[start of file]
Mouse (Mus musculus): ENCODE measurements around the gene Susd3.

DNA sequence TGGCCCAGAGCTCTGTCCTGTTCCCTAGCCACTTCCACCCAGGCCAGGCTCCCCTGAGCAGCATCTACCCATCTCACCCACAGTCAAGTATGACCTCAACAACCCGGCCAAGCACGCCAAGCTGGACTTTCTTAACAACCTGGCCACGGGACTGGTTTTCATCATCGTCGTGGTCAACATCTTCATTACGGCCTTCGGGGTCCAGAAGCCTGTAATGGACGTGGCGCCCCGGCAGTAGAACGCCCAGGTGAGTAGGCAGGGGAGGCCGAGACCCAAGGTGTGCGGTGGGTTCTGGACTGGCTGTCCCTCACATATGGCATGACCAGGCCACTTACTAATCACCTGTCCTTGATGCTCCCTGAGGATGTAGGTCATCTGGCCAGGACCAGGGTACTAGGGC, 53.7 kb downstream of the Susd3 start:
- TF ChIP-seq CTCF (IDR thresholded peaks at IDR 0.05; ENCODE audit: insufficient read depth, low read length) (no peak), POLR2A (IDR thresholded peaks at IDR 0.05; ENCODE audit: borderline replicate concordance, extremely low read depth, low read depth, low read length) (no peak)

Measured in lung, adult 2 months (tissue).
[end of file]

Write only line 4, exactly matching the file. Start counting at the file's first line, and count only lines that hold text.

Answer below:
Measured in lung, adult 2 months (tissue).